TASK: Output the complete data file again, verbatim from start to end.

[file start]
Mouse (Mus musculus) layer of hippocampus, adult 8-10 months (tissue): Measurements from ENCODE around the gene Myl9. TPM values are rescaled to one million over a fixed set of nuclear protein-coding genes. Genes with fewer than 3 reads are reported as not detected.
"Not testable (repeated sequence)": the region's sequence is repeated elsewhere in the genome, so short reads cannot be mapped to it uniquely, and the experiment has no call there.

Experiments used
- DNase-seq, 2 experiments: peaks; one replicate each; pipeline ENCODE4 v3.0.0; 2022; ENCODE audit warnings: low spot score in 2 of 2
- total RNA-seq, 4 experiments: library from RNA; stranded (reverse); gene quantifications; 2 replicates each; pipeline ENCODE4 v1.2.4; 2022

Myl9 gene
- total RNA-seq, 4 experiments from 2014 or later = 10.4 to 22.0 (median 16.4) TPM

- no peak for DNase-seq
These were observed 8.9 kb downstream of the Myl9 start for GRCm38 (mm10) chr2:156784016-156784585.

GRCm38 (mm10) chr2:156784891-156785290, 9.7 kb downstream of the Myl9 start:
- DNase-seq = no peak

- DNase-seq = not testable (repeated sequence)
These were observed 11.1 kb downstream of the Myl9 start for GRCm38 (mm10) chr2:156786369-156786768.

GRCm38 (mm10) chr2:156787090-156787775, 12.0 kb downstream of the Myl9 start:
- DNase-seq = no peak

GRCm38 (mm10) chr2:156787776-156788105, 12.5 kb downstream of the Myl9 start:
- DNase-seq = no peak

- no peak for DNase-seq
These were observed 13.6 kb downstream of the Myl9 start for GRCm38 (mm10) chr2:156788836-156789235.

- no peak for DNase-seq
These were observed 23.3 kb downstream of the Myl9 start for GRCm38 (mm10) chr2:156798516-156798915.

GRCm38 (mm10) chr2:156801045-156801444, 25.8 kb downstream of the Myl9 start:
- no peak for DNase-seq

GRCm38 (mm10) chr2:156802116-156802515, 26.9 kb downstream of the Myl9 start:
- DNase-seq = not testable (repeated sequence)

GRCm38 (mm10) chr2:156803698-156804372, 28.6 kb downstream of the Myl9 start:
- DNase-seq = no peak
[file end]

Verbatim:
Mouse (Mus musculus) layer of hippocampus, adult 8-10 months (tissue): Measurements from ENCODE around the gene Myl9. TPM values are rescaled to one million over a fixed set of nuclear protein-coding genes. Genes with fewer than 3 reads are reported as not detected.
"Not testable (repeated sequence)": the region's sequence is repeated elsewhere in the genome, so short reads cannot be mapped to it uniquely, and the experiment has no call there.

Experiments used
- DNase-seq, 2 experiments: peaks; one replicate each; pipeline ENCODE4 v3.0.0; 2022; ENCODE audit warnings: low spot score in 2 of 2
- total RNA-seq, 4 experiments: library from RNA; stranded (reverse); gene quantifications; 2 replicates each; pipeline ENCODE4 v1.2.4; 2022

Myl9 gene
- total RNA-seq, 4 experiments from 2014 or later = 10.4 to 22.0 (median 16.4) TPM

- no peak for DNase-seq
These were observed 8.9 kb downstream of the Myl9 start for GRCm38 (mm10) chr2:156784016-156784585.

GRCm38 (mm10) chr2:156784891-156785290, 9.7 kb downstream of the Myl9 start:
- DNase-seq = no peak

- DNase-seq = not testable (repeated sequence)
These were observed 11.1 kb downstream of the Myl9 start for GRCm38 (mm10) chr2:156786369-156786768.

GRCm38 (mm10) chr2:156787090-156787775, 12.0 kb downstream of the Myl9 start:
- DNase-seq = no peak

GRCm38 (mm10) chr2:156787776-156788105, 12.5 kb downstream of the Myl9 start:
- DNase-seq = no peak

- no peak for DNase-seq
These were observed 13.6 kb downstream of the Myl9 start for GRCm38 (mm10) chr2:156788836-156789235.

- no peak for DNase-seq
These were observed 23.3 kb downstream of the Myl9 start for GRCm38 (mm10) chr2:156798516-156798915.

GRCm38 (mm10) chr2:156801045-156801444, 25.8 kb downstream of the Myl9 start:
- no peak for DNase-seq

GRCm38 (mm10) chr2:156802116-156802515, 26.9 kb downstream of the Myl9 start:
- DNase-seq = not testable (repeated sequence)

GRCm38 (mm10) chr2:156803698-156804372, 28.6 kb downstream of the Myl9 start:
- DNase-seq = no peak